Munir al-Faqir, a researcher at the Omran Center for Strategic Studies, told Al-Arab that the beginnings of the Qubaisiyat movement were in the hands of its founder, Hajja Munira al-Qubaisi (born in Damascus in 1933) . Sheikh Ahmed Kaftaro, the former Grand Mufti of the Syrian Republic. Since the end of the sixties of the last century, Hajja al-Qubaisi has emerged as a young preacher in the ranks of this Naqshbandi Sufi group.
Al-Faqeer believes that it is not possible to explore Al-Qubaisi’s intellectual depths, especially in the beginning, without revealing the personality of his inspiration and spiritual father, Sheikh Kaftaro, who was known for his controversial positions regarding the relationship with the government, to research. especially the ruling Ba’ath party, and its relationship with other Islamic groups, including the Muslim Brotherhood and the general sheikh Shami traditionally.
Kuftaro’s position was characterized by closeness to political authority in general, and in the early stages he tended to oppose religious, scientific, and kinetic tendencies, as evidenced by Kuftaro’s support for the appointment of the Ba’athist lawyer. Riyad al-Maliki in 1957 and thereafter his proximity to the Ba’athist coup governments until Kaftaru took over the position of Mufti from Syria.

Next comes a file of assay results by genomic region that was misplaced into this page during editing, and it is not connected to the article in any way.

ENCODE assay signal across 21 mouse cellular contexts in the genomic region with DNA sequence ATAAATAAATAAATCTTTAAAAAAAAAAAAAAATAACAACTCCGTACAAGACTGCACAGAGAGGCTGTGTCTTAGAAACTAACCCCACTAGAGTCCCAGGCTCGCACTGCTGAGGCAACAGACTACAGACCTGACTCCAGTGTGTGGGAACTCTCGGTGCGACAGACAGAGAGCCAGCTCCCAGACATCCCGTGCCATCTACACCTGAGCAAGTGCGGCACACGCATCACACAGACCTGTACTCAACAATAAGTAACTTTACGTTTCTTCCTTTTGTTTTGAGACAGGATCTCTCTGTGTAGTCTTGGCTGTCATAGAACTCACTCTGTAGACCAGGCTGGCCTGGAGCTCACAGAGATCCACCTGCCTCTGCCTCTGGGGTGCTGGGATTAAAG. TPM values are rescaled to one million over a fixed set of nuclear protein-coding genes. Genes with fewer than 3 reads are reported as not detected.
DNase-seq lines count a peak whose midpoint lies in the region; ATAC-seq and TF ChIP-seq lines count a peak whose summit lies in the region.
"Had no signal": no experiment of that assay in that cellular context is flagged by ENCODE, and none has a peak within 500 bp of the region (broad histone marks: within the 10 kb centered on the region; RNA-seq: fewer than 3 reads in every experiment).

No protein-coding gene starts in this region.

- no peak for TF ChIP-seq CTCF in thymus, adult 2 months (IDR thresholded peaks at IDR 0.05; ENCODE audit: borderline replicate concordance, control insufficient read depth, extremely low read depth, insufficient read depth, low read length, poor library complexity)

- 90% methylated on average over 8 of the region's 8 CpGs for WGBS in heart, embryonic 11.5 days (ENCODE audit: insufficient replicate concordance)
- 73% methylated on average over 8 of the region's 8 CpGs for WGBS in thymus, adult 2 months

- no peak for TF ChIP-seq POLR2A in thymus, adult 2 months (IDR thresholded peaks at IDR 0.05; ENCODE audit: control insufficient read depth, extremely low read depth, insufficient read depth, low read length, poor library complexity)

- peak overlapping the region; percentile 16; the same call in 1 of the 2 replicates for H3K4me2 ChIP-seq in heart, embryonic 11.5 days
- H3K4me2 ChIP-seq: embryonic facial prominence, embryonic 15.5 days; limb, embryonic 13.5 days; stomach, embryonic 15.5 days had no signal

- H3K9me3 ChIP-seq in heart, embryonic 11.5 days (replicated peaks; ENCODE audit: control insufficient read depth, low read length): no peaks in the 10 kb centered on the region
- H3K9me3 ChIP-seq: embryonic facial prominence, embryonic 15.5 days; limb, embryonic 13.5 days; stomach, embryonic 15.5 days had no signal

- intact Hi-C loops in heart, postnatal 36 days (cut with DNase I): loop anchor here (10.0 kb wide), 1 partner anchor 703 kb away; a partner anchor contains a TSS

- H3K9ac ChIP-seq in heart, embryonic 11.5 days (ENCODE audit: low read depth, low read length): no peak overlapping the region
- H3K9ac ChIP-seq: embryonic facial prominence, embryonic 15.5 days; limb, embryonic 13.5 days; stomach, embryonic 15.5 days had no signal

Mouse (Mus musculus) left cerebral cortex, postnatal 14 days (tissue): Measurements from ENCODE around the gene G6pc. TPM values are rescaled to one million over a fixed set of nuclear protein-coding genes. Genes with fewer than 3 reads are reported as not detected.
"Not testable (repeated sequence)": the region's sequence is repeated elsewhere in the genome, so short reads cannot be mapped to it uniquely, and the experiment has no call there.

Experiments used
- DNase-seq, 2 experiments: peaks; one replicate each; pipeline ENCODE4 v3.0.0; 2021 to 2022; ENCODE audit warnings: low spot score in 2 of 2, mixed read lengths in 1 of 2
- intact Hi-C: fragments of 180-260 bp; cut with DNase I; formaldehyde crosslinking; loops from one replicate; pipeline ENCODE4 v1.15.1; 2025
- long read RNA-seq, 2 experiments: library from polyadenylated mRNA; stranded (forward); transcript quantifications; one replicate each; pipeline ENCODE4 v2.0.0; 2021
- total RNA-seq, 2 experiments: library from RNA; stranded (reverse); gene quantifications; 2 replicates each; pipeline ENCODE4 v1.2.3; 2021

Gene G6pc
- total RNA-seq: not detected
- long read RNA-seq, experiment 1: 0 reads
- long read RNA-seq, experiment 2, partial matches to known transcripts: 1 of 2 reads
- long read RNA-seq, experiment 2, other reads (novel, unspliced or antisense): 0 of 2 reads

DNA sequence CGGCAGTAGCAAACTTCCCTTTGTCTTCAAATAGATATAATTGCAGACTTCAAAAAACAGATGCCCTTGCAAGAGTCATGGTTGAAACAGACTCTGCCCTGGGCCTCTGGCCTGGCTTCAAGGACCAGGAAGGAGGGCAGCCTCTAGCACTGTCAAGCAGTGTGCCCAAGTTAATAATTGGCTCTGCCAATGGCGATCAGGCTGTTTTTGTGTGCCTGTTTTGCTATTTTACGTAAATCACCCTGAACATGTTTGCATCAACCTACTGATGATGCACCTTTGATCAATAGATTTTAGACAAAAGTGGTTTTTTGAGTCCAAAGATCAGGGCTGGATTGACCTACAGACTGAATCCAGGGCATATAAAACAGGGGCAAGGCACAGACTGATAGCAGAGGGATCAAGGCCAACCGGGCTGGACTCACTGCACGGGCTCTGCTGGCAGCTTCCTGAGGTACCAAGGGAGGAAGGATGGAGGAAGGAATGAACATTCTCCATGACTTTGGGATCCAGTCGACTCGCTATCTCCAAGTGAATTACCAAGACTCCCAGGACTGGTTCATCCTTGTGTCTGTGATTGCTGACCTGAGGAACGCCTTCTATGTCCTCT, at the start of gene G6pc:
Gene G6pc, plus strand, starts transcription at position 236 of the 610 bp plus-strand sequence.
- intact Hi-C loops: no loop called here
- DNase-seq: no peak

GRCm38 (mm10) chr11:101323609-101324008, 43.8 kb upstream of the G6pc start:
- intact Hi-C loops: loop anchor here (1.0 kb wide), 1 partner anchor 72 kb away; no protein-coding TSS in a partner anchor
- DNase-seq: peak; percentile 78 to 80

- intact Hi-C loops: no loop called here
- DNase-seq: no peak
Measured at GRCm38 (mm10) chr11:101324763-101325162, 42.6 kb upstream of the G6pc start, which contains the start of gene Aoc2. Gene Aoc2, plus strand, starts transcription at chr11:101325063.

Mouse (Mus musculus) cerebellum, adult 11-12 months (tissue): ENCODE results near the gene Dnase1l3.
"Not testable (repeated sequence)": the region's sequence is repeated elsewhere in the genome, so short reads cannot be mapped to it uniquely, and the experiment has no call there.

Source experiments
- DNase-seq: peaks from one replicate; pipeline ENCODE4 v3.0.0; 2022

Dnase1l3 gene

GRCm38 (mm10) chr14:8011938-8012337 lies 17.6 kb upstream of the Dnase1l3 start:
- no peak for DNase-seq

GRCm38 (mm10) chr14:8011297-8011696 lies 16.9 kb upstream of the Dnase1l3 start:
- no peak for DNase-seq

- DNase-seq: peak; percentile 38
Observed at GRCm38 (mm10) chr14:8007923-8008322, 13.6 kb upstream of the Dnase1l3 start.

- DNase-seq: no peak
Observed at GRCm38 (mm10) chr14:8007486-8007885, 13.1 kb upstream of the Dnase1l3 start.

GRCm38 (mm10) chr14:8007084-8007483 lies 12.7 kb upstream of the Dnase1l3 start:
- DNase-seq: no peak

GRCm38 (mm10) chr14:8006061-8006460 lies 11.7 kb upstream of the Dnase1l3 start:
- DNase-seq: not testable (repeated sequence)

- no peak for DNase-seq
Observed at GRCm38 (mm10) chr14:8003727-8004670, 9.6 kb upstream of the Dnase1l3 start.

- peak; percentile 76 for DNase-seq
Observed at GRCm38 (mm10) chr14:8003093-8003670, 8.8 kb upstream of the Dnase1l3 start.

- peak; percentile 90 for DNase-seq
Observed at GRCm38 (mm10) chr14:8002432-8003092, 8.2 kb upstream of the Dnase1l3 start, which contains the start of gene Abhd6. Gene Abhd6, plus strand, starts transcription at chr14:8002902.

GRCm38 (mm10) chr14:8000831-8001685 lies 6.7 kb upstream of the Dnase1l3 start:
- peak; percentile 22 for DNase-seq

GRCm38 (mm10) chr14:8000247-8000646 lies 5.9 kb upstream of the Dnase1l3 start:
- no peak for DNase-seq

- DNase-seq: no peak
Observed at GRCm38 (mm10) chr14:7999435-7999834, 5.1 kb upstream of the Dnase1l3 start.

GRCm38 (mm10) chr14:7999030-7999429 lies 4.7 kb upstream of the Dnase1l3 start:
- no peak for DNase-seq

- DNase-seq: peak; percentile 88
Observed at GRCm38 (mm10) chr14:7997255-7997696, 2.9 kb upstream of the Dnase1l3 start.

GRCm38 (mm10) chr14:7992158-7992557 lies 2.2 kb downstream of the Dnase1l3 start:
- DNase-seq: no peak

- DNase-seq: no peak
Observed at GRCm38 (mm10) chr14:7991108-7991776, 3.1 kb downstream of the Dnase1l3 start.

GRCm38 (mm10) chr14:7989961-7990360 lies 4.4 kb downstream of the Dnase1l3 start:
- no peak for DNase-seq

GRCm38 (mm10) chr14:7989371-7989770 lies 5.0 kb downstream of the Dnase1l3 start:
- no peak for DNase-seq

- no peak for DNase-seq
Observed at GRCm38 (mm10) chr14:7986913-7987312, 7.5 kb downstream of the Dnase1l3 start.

A movement that challenges male domination
- She was born in 1933 in the Syrian capital, Damascus, and joined the religious field early, influenced by the former Mufti of Syria, Sheikh Ahmed Kaftaro.
- She worked within the Kuftaro group for many years, before heading in a different direction by founding a religious feminist movement she called “Al Qubaysiat”.
- The movement succeeded in exploiting the conditions surrounding Syria in the 1980s, in particular the clash between the government and the Brotherhood, in order to bring about a wide horizontal spread within the great metropolises.
- Al-Qubaisi was eager to distance her movement from all that is political, by paying attention to the preaching, charity and social aspect by focusing on specific sectors such as education (in an experience similar to the Turkish preacher Abdullah Gülen).
- The rise of Bashar al-Assad in the year 2000 was a turning point as the movement was allowed to operate openly while being kept under the microscope of Syrian intelligence.
- With the outbreak of events in 2011, the Syrian regime decided to polarize the movement to its side due to its awareness of the importance of its influence within urban societies.The famous meeting convened by al-Assad and members of the movement, was at the Republican Palace in that year, followed by years of the award of Salma Ayyash, one of the members, the post of Assistant Minister of Donations.